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‘When I was younger, I always liked watching The Weather Channel. I liked Storm Stories, and learning about hurricanes and tornadoes that were coming through. Storm Stories was my main thing that I would change the channel to when I was little.’

Marisa Hess (’15)

How did you decide to major in Earth Science?

I was always really good at math and sciences. I’ve done well in the other subjects, too, but I’ve never really had an passion for those. I took physics and astronomy my senior year of high school and I really liked both of those classes. They were super tough but I did well in both of them. I always liked watching The Weather Channel. I liked Storm Stories, and learning about hurricanes and tornadoes that were coming through. Storm Stories were my main thing that I would change the channel to when I was little. So as I was looking at college, I looked to see if there was a weather-related major, and JMU came up as one of the top ones around. And then because I always think of a Plan B — like what if I get an internship in meteorology and then find out that I’m terrible on camera — I looked at the broader picture and wondered what if I major in something that has meteorology as part of it but not all of it so that I wouldn’t necessarily limit my options for the future. So my whole thought process was: I like weather, and earth science has oceanography, astronomy, geology and meteorology all built in. With earth science, I have a lot of options.

How was your internship?

In one word? Amazing. It was a semester long. It started out with me just shadowing the meteorologists — watching them and how they do what they do, me asking questions. And then they started giving me tasks like going with them to record radio cut-ins, helping them design the images that viewers see on TV broadcasts, helping them write the closed captioning. I practiced on the green screen. I forecasted, which is really hard. You have to look at so many different sides of the weather — fronts, lows, highs. I mean, there are four different kinds of fronts — warm, cold, oscillatory and stationary. You have to look at how thick the clouds are. How high up the clouds go can tell you have much they can condense and how much it’s going to rain.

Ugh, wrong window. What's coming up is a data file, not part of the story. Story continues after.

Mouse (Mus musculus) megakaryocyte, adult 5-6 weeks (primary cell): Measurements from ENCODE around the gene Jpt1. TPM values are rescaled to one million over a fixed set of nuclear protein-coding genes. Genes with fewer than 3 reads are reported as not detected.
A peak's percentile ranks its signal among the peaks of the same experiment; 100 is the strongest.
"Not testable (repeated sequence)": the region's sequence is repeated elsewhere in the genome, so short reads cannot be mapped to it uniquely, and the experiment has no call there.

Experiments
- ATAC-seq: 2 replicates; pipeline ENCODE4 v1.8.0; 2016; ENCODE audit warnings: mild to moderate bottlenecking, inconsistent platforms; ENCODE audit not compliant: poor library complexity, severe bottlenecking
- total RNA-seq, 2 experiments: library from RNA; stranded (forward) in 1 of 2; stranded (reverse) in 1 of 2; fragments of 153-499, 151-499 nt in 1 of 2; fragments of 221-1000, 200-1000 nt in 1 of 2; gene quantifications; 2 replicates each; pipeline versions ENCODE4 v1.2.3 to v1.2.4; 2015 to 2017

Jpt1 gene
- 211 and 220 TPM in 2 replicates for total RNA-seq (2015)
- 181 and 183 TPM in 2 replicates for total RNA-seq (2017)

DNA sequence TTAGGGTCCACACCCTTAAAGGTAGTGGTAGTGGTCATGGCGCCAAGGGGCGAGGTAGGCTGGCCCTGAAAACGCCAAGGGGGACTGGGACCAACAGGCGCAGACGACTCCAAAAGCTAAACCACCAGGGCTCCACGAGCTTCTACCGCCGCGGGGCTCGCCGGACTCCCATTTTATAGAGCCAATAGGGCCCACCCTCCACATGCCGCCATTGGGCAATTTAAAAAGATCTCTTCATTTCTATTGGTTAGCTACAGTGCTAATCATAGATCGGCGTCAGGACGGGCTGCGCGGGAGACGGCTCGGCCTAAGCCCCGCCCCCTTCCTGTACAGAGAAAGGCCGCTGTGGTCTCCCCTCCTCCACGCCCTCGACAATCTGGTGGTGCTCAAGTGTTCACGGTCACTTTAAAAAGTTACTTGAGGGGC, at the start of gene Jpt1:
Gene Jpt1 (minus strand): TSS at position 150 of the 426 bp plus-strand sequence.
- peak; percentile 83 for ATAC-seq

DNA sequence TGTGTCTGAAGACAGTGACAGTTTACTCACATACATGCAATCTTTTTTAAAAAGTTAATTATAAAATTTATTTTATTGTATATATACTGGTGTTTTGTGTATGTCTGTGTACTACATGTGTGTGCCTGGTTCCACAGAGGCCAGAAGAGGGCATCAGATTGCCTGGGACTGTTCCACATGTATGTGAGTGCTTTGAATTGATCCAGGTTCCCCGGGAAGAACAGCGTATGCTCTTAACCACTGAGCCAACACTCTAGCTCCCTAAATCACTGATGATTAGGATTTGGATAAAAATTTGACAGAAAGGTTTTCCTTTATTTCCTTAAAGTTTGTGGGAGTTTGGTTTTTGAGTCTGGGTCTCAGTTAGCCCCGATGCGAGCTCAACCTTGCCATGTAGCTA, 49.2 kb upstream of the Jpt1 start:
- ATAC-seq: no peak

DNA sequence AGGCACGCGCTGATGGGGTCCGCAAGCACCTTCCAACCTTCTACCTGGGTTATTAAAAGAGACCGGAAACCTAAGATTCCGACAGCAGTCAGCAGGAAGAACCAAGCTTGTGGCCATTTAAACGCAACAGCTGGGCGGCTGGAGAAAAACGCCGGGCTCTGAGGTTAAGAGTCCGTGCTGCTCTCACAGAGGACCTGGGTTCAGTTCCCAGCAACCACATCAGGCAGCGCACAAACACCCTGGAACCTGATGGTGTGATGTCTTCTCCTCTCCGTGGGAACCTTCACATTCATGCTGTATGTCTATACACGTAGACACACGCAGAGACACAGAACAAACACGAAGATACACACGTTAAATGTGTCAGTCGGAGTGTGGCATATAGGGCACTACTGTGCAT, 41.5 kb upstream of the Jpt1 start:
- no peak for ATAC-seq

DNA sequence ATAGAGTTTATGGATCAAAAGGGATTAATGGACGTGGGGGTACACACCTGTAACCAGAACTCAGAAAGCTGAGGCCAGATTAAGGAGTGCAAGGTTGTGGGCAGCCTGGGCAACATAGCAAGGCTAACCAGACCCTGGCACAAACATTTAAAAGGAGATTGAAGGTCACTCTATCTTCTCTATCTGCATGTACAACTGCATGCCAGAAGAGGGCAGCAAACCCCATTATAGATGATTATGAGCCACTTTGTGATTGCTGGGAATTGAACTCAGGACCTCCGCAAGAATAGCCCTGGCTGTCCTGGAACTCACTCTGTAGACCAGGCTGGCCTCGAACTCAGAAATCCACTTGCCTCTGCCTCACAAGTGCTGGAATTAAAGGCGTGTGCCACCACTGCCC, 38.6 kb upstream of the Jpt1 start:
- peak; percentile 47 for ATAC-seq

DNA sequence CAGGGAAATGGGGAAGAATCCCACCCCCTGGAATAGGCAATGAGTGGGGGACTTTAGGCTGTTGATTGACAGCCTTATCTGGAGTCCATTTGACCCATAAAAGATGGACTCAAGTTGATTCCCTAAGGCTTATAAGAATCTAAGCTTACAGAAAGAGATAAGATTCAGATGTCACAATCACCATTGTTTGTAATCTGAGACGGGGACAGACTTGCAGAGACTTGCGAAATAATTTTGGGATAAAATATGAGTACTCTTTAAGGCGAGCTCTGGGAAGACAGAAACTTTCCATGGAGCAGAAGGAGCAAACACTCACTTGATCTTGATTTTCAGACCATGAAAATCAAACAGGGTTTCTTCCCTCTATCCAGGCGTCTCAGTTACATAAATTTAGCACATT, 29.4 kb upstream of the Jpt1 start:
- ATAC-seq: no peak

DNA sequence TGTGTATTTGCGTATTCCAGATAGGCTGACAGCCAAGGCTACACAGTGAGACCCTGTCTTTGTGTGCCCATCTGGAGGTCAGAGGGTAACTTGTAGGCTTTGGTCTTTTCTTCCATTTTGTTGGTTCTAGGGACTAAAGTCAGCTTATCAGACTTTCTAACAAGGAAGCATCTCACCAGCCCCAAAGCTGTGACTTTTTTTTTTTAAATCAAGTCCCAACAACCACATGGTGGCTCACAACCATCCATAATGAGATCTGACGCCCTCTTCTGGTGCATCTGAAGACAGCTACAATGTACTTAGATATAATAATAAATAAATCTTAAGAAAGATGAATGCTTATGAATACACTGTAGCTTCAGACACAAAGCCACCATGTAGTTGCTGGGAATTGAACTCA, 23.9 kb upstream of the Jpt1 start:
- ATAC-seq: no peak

More from the College of Science and Math: Geology and Environmental Science


Can you explain percentage of rain in a forecast?

So for isolated rain, when you look at the radar, there are just these little puffs of rain here and there popping in. So basically you just make an educated guess on how much rain you think we are going to get. The higher percentage is, obviously, the greater the chance of rain. They only forecast 100 percent chance of rain when looks like rain from sunrise to sunset or most of the day that is going to make your day super inconvenient.

Who are your favorite professors?

It would have to be Dr. Stan Ulanski and Dr. Lynn Fitcher. They both have such passion for what they do, and you can tell this really, really quickly. Both of them love to help their students. I went for help from both of them for classes I had with them. I would go in and talk to Dr. Ulanski before tests just to make sure that I had my facts straight, and it would help me every time. He is so passionate about weather, and he knows that I share that passion, so we have just had some amazing discussions that I have learned so much from over the years. And Dr. Fitcher is so brilliant that I could just talk to him for hours and hours.

So they’re your clear-cut favorites?

OK, the only real reason I pick two here is because Dr. Ulanski is weather to me and Dr. Fitcher is rocks — a geology buff to the max — but, really, all the earth science professors have been genuine and giving and just amazing. 

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Marisa Hess (’15)

Major: Earth Science
Hometown: Woodbridge, Va.
Highlights: Accepted Early Action; wants to be a TV meteorologist; favorite class was a summer geology course in Ireland; loved her rigorous internship experience at a Harrisonburg TV station.

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